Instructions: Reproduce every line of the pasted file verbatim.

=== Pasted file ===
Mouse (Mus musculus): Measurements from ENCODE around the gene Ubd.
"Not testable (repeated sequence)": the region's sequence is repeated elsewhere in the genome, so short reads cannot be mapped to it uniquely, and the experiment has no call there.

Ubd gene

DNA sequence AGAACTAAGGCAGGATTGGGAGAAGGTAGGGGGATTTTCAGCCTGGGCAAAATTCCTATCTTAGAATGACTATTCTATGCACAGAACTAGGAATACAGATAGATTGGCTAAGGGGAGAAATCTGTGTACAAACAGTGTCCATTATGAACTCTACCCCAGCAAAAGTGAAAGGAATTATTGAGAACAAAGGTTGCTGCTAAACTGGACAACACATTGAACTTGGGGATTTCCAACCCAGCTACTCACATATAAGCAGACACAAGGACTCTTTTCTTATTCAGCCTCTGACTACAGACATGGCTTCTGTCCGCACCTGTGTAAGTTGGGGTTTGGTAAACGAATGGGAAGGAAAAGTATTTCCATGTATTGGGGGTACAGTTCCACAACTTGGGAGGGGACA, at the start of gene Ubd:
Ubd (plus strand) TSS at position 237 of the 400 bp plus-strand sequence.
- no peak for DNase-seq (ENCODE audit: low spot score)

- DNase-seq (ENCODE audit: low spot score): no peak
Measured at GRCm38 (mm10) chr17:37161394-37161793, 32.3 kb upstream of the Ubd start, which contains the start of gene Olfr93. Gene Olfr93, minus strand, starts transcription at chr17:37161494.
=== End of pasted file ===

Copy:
Mouse (Mus musculus): Measurements from ENCODE around the gene Ubd.
"Not testable (repeated sequence)": the region's sequence is repeated elsewhere in the genome, so short reads cannot be mapped to it uniquely, and the experiment has no call there.

Ubd gene

DNA sequence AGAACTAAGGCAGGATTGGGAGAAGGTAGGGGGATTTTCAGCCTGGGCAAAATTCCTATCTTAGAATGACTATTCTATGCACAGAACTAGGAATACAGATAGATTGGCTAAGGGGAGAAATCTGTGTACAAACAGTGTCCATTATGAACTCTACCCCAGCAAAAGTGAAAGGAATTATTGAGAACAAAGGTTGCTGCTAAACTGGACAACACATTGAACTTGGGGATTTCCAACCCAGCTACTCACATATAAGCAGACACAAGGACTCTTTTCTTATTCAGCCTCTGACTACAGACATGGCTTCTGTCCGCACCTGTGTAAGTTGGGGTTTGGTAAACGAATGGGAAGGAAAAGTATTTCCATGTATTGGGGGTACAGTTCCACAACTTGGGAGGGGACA, at the start of gene Ubd:
Ubd (plus strand) TSS at position 237 of the 400 bp plus-strand sequence.
- no peak for DNase-seq (ENCODE audit: low spot score)

- DNase-seq (ENCODE audit: low spot score): no peak
Measured at GRCm38 (mm10) chr17:37161394-37161793, 32.3 kb upstream of the Ubd start, which contains the start of gene Olfr93. Gene Olfr93, minus strand, starts transcription at chr17:37161494.